Find a compressor plug in and click on it so it’s active on the snare drum channel. There’s so many different brands of compressors as well as really cheap or free plugins to give you some different tastes without having to spend a lot of money. My favorite affordable tube compressor plug in is the “ Klanghelm MJUC”. This compressor is great for tone and saturation. A stock compressor can definitely do the trick though.

2. Find the loudest section of the song

Play a part in the song where the snare drum is either being used a lot or is being played at its loudest volume.

3. Set your Threshold

Identify your limits using the threshold knob to then set where you want the loudest snare

transients (peak) to be controlled. The subtleness of the threshold will be up to you.

4. Set your Ratio

Set the ratio roughly between 3:1 and 5:1. (Remember it’s all about how it makes you feel and what you hear. These are just starting points to get going.)

5. Apply Makeup Gain

Use the makeup gain to bring the volume of the snare back to the original gain it was before

compression happened. Watch the needle to determine how much gain reduction there is. 

Then push that gain back in by increasing the makeup gain.

6. Set your Attack and Release times

I like to keep the attack fast and release in time with the song. Sometimes it helps to move

your body with the snare while watching the needle to be able to time it out right. Like I said

earlier though I also like to set the release slightly slower than the tempo of the song to give a

little movement to the snare.

7. Set your Knee settings

Set a mild knee that works with the style of the song

8. Bypass and Compare

At this point I would try and bypass the compressor all together to hear the difference in what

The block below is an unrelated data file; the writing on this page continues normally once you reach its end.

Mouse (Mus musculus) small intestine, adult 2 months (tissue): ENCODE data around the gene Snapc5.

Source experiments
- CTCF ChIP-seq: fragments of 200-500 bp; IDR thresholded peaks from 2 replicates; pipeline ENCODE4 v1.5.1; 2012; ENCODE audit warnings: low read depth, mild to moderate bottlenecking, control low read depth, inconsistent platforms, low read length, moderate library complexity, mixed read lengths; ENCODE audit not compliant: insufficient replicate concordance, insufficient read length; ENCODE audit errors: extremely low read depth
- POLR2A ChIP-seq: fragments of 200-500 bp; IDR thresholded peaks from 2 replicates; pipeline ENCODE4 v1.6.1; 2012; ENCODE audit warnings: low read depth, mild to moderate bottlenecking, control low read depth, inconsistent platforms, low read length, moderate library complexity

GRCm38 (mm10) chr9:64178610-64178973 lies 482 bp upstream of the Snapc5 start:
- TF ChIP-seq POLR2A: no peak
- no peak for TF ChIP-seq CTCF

you’ve done. This will give you a good idea if you’re going in a direction you like or if you need

to adjust the parameters a little more. Either to make it more aggressive or less.

9. Bring your snare into the mix

Once you like your compressor setting you can then pull down the fader on the channel all the way to then slowly bring it back into the mix to find your perfect spot for the drum. Now that the snare drum has some punch, tightness and control to it, finding that sweet spot in the mix should be much easier now because the sound of the snare is more consistent than before compression. 

To Sum it all up

Compression on a snare drum is just as important as compressing any other sound

or instrument in a project. Especially for genres like rock. 

The idea is to get control of the entire recording and to give it more energy in tone and density. Compression can bring a sound to life because you’re not only bringing the quieter parts of that sound up, but also the louder parts of that sound down. 

There are so many great sounding compressors that have so many different tones and saturation choices. Find some that work for you!